For years on end fans and members of the media have debated amongst themselves when it comes to one specific issue – is darts a real sport? There’s a lot of good points on both sides of the coin, but we’re here to try and prove either theory one way or another beyond a shadow of a doubt.
Firstly, you need to address the 400-ton elephant in the room: the physique of some of the players. Now we aren’t saying that you need to be in impeccable shape to compete in any form of organised sport, because we’ve all seen Jon Parkin play football. Aside from this, a pre-match ritual of a pint and a pie wouldn’t exactly be considered a ‘top athlete’s’ diet.
Darts players have more leniency when it comes to these kind of things because they don’t really have to do much beyond pulling their arm back and thrusting it forward. There’s a lot of precision involved, of course, but when you’re 56 years of age like Phil Taylor and you can still perform at the highest level then something needs to be questioned.
Another obvious view point is that if you can play something within a pub environment then it shouldn’t be considered a sporting event, and for the most part, we tend to agree. Obviously these guys and girls do travel to various locations in order to hone their craft, but if you’re able to sit on the sofa and watch Bargain Hunt on a Friday afternoon as opposed to training then you can’t be put in the same category as other ‘elite’ competitors.
The existence of the World Darts Federation raises a flag in favour of it being considered a sport, but the same thing could be said of something like the recently created footgolf. That itself has more of a claim towards qualifying for such status because there’s more technique involved in the delivery.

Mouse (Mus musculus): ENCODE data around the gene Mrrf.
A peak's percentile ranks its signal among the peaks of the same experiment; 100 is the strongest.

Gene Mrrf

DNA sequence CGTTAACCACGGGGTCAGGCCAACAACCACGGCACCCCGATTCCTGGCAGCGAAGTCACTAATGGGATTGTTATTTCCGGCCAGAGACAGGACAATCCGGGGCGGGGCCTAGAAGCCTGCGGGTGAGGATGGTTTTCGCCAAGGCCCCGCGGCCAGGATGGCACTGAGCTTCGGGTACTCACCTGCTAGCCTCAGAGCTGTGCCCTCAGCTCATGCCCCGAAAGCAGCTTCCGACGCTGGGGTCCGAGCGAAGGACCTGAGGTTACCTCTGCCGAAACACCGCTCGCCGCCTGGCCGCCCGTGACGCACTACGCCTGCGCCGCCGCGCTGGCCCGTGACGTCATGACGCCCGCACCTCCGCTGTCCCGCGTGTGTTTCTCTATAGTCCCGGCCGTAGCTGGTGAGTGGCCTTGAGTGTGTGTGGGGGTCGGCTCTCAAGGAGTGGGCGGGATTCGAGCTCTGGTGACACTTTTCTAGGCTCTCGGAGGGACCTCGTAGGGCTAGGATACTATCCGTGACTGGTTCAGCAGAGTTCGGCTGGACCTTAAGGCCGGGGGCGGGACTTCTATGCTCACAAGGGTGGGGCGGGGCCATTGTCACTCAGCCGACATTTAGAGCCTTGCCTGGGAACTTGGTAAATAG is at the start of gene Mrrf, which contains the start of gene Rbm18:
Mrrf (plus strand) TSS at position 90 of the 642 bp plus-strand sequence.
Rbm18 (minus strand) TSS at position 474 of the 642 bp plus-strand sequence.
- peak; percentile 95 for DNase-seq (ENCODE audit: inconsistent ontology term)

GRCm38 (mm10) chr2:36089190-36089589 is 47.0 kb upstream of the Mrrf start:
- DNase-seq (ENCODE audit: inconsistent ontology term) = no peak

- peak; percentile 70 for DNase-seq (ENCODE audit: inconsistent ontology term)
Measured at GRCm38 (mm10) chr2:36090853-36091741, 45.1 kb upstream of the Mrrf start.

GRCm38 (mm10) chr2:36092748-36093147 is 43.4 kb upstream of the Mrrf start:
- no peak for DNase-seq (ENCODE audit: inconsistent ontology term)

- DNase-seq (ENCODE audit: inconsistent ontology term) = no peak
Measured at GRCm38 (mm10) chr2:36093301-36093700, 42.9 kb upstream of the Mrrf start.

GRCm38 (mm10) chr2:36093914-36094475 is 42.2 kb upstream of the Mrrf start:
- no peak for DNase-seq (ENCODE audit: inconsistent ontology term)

It’s not like there has to be a ball involved for darts to qualify, as hockey has evidenced, but it makes a mockery of those men and women out there who dedicated their lives to representing their country at the highest level. They get up at 5am every single morning and go to bed at midnight, all in search of achieving their lifelong dream.
Plus, there’s absolutely no chance on this planet that the Olympic Games would go anywhere near darts and that’s about as good of an indication as you can get. If they were to be seriously considered at some stage then there may be a viable argument involved, but they don’t fit the criteria in any kind of way.
The popularity of darts is confined within certain regions of the world and that may tell you all that you need to know. Sure it makes for a good social event to start the weekend, but you don’t go in search of finding out who is the better man – you go in search of being shown on television and cheering whenever there’s a 180.
Maybe one day the tide will turn, but for now there’s no where near enough evidence to suggest that darts belongs in the same category as football, tennis, rugby, baseball and the rest.
Verdict? Not a sport.